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What's the point of trams?

post #1 of 66
Thread Starter 
I'm not the expert on lifts, actually the UNEXPERT lol. So, while I was looking at the Jay Peak new site, I noticed that under lift capacities the Tram had 360 per hour and all the other lifts had 2000 plus per hour! This seems ridiculous to put a tram in.

Then, when I was in Heavenly last year, the Tram seemed like a waste of time also to me. It doesn't go faster than the Gunbarrel express and less capacity per hour.

So, well, what's the point?
post #2 of 66
To fart on other skiers
post #3 of 66
To have sex in

(60 people though, not quite my thing...)
post #4 of 66
Would you like to take a chairlift to the top of the Klein Matterhorn?
post #5 of 66
Quote:
Originally Posted by Harry_Morgan View Post
Would you like to take a chairlift to the top of the Klein Matterhorn?

Yes, Yes I would
post #6 of 66
  • To operate in the summer, bringing tourists up the mountain
  • To get out of the cold (hmmm....if you don't like cold, why ski?)
  • To bring people to mid- or top-mountain restaurants for overpriced dinners
post #7 of 66
Quote:
Originally Posted by Snowsport View Post
  • To operate in the summer, bringing tourists up the mountain
  • To get out of the cold (hmmm....if you don't like cold, why ski?)
  • To bring people to mid- or top-mountain restaurants for overpriced dinners
So you have been to Squaw....................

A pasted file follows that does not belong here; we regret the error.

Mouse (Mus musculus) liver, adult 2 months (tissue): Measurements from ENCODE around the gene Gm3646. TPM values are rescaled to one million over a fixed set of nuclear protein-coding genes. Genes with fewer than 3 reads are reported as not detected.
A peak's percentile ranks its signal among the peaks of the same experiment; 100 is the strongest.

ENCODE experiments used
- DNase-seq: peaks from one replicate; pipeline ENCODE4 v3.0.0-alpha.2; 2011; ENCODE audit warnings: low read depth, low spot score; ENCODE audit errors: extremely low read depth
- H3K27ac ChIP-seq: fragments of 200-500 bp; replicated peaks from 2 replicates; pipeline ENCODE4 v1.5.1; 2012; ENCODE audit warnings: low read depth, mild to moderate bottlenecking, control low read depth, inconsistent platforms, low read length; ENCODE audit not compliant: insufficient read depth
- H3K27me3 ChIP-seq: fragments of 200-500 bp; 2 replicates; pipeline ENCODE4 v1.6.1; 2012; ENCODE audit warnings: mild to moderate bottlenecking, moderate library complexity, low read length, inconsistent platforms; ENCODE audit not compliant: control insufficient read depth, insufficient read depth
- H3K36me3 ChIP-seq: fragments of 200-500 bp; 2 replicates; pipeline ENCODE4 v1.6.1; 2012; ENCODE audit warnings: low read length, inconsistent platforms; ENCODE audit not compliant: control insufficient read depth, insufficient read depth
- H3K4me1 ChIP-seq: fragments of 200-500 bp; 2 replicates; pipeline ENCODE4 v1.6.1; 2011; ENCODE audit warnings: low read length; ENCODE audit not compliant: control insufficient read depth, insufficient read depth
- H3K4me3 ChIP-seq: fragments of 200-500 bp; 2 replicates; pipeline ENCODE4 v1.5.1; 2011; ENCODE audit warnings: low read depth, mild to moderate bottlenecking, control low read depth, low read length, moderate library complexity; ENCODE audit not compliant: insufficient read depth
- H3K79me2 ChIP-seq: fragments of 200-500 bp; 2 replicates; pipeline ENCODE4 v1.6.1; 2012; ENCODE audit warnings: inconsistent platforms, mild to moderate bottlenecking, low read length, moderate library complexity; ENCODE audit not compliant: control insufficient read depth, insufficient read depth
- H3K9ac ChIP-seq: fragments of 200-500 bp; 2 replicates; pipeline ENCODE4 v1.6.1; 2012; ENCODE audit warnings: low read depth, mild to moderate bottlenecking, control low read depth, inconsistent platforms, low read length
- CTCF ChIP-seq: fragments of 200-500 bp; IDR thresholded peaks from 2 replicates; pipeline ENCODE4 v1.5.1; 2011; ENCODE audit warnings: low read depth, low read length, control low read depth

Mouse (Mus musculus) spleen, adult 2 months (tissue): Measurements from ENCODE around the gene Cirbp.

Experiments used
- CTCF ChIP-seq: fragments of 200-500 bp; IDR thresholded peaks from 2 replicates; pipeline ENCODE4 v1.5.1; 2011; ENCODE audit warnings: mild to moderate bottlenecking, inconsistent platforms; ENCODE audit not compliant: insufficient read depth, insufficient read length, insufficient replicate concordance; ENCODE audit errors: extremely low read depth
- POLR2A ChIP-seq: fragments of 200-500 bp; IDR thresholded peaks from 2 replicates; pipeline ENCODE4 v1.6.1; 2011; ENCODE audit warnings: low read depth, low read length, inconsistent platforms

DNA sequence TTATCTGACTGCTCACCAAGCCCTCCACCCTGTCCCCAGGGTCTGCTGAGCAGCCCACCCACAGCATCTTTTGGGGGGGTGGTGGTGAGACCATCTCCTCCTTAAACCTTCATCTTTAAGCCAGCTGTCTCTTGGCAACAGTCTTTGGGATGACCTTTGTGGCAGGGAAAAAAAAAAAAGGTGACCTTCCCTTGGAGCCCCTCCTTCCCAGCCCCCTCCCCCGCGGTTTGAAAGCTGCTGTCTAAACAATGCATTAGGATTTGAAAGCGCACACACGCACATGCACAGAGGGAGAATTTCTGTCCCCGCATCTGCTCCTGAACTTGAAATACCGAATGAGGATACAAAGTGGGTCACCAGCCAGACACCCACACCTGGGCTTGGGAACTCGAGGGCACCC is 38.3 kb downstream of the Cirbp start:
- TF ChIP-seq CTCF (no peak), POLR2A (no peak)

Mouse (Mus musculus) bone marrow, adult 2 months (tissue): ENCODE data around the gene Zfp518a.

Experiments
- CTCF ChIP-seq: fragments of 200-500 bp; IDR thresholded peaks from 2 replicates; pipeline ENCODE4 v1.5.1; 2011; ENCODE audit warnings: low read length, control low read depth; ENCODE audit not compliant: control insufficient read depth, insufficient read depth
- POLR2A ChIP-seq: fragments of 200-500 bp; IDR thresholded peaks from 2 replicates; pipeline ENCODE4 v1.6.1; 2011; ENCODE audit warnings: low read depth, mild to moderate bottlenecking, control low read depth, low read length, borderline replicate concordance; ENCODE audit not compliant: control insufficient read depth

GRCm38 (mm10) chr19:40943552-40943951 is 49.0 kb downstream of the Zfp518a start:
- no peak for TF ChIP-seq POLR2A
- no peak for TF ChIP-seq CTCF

post #8 of 66
Quote:
Originally Posted by skiking4 View Post
I'm not the expert on lifts, actually the UNEXPERT lol. So, while I was looking at the Jay Peak new site, I noticed that under lift capacities the Tram had 360 per hour and all the other lifts had 2000 plus per hour! This seems ridiculous to put a tram in.

Then, when I was in Heavenly last year, the Tram seemed like a waste of time also to me. It doesn't go faster than the Gunbarrel express and less capacity per hour.

So, well, what's the point?
Jay Peak Tram Ale! What else?

Take the Flyer Express Quad on a really cold, windy day.
By the last third of that lift, you'll understand the point of the tram.
post #9 of 66
Quote:
Originally Posted by skiking4 View Post
Then, when I was in Heavenly last year, the Tram seemed like a waste of time also to me. It doesn't go faster than the Gunbarrel express and less capacity per hour.

So, well, what's the point?
When Gunbarrel was a slow chair it was faster to use the tram. Before the gondola was built, non-skiers used the tram to access the mountain.

At this point the heavenly tram is useless, that is why the are planning on replacing it with a chair that goes from the base to the top of powderbowl. (that will be one really long chair ride).
post #10 of 66
If you have any questions about the importance of trams, go to the Apls! It will all start making sense...

High speed quads just can't access the terrain/peaks that a tram can!
post #11 of 66
Just curious about the initial, operating, and maintenance costs on a tram vs. a high speed quad.
post #12 of 66
Quote:
Originally Posted by DropCliffsNotBombs View Post
If you have any questions about the importance of trams, go to the Apls! It will all start making sense...